GUWAHATI, Aug 27 - Devastating floods and severe erosion has seriously affected management of the Assam-Bangladesh border areas in Dhubri district as personnel of the Border Security Force (BSF) had to abandon a number of border outposts (BOPs), while a number of important border roads were eroded, which hampered patrolling by the border guarding men.
Talking to The Assam Tribune, highly placed sources in the BSF admitted that at a number of places, the BSF men were forced to stay in boats as the BOPs are submerged. �Though our men are carrying out patrolling along the international border by boats, it is a fact that land patrolling has been affected. Moreover, the men on the ground have to spend a considerable amount of time and energy to save themselves,� sources added.
At least 16 BOPs of the BSF in Dhubri area and around 10 in Mankachar area are submerged and the border guarding personnel had to shift either to boats or to other high ground. The river Brahmaputra is flowing above the danger level for the past few days, which aggravated the problem of the BSF men. Though the flood water submerged the border roads at several places, fortunately, the new fencing has not submerged.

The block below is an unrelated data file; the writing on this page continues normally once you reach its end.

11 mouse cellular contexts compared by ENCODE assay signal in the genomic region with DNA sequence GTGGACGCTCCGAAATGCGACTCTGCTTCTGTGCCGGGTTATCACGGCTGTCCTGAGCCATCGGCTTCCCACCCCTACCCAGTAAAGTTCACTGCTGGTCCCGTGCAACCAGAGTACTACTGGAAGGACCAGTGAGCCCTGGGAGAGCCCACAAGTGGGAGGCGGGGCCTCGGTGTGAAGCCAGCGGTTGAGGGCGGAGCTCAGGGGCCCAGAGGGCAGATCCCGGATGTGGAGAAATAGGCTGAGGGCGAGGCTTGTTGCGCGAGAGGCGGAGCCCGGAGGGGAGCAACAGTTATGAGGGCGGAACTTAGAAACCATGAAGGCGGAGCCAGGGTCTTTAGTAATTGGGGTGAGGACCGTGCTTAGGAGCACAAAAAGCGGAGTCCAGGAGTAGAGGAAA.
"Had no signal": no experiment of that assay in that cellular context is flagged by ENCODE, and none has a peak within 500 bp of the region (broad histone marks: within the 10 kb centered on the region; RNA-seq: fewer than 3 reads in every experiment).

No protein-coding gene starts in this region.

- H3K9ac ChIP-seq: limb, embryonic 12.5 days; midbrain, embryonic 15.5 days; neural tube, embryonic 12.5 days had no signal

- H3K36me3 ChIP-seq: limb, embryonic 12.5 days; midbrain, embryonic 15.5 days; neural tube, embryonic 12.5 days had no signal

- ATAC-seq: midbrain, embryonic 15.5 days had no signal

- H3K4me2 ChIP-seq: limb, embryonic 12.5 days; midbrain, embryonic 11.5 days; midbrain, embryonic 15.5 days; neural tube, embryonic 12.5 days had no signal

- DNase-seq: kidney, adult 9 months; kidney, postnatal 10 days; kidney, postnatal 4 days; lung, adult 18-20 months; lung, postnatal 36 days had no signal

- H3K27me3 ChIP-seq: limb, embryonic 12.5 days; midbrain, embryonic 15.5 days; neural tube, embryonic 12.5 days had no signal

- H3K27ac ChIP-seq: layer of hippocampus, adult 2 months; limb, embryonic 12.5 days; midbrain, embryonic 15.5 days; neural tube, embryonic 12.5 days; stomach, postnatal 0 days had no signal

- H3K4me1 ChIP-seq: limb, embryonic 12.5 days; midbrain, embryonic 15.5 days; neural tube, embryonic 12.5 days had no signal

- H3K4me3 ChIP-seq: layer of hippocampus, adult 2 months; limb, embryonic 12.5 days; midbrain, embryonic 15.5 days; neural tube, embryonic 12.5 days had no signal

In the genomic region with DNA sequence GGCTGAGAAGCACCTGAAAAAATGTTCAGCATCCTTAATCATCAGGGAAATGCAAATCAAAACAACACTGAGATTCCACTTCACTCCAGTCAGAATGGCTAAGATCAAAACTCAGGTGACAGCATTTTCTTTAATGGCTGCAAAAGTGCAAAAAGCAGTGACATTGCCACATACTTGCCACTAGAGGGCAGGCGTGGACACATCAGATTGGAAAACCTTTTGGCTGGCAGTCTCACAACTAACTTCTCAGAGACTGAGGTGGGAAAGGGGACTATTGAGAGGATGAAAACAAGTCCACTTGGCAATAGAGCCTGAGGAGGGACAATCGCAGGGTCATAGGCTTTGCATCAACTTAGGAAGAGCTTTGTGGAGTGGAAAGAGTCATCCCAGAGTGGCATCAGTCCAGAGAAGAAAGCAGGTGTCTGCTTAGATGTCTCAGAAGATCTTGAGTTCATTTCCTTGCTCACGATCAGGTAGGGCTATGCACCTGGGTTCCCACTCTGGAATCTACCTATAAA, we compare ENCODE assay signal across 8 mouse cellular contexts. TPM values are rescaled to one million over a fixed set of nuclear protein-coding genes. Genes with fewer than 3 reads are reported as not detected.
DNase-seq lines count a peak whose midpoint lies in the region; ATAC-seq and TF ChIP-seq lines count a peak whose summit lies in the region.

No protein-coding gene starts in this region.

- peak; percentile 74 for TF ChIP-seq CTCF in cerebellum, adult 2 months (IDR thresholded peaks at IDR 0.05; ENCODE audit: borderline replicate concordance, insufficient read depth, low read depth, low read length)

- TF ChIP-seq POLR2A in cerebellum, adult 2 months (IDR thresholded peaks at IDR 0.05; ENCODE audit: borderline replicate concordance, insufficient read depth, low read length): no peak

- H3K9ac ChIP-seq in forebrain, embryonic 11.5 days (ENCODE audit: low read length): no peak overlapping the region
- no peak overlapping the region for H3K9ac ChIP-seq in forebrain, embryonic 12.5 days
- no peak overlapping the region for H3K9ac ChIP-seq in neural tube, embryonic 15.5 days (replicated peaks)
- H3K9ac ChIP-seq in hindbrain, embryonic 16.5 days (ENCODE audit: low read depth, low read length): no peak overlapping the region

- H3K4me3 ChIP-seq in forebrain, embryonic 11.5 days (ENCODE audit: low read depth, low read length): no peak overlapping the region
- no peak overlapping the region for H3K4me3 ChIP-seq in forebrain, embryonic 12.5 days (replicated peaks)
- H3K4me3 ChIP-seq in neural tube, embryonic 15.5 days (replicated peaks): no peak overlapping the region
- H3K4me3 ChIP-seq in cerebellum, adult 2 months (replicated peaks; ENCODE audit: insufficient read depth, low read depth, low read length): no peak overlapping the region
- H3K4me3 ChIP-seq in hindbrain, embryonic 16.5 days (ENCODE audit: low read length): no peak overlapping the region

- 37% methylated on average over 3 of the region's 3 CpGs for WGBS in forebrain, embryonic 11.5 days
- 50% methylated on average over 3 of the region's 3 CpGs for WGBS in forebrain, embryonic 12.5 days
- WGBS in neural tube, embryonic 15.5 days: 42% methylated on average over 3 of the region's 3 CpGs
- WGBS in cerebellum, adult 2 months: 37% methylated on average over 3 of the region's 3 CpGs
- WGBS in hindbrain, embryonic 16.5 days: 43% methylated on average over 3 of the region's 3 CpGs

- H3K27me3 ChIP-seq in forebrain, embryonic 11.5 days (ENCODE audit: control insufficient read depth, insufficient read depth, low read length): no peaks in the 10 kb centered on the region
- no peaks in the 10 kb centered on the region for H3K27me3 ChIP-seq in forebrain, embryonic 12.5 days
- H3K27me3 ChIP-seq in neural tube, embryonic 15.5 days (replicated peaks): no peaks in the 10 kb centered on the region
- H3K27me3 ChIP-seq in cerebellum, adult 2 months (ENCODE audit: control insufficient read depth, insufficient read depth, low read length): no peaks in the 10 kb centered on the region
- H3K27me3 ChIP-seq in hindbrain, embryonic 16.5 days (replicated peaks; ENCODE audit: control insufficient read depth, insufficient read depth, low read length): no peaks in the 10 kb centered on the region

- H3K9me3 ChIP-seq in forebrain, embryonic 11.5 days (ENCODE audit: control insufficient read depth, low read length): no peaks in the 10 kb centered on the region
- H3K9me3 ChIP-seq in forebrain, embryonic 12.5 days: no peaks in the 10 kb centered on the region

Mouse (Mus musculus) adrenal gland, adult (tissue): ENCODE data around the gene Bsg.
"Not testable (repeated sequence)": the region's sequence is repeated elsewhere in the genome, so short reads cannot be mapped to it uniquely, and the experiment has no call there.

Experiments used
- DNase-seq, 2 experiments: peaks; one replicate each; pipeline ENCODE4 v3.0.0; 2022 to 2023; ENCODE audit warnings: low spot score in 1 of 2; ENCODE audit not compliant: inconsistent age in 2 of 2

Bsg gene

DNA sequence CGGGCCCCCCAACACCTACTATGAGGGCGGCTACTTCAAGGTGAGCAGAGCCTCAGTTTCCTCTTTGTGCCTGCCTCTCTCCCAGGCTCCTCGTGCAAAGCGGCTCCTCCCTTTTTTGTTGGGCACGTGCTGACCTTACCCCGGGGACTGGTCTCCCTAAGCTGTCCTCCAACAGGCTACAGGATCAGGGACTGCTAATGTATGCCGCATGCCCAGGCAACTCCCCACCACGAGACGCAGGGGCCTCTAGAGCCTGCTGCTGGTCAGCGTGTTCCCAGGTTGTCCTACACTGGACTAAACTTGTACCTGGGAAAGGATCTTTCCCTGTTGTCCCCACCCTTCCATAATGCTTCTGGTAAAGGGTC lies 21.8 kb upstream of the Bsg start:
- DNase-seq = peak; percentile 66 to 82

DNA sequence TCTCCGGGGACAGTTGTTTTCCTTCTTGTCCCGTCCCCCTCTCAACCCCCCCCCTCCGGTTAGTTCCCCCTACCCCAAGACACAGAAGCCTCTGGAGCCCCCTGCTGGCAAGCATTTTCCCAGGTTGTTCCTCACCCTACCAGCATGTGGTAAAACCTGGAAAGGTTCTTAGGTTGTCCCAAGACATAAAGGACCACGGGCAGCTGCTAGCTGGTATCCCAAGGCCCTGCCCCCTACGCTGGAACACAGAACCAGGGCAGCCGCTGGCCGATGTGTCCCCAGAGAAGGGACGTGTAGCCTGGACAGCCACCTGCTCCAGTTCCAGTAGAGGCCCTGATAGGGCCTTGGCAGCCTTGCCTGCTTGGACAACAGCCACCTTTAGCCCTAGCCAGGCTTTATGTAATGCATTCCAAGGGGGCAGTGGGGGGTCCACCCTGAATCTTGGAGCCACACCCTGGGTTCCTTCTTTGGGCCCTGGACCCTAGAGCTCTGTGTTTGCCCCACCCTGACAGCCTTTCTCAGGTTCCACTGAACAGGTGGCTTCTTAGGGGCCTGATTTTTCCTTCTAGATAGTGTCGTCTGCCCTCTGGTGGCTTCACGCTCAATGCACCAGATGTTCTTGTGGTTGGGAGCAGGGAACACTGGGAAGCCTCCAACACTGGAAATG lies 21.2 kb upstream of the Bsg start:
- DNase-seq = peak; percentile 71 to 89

BSF sources revealed that more than floods, erosion has been creating havoc in the areas near the international border. The BOP of the BSF in the strategically-important Masalabari char was completely damaged by erosion in 2011 and a new BOP was constructed nearer to the international border.
But that too was submerged this year. The border road was eroded at several places, which would affect patrolling in the days to come and there is urgent need for repairing those immediately for better border management.
A portion of the main road connecting Hatsingimari and Sisumara BOP of the BSF in Mankachar was eroded last year, which affected movement of BSF troops to the international border areas. This year, the problem aggravated as water of the river Brahmaputra gushed through the breached portion of the road to inundate a number of villages, affecting at least 5,000 people, while several BOPs of the BSF were also submerged.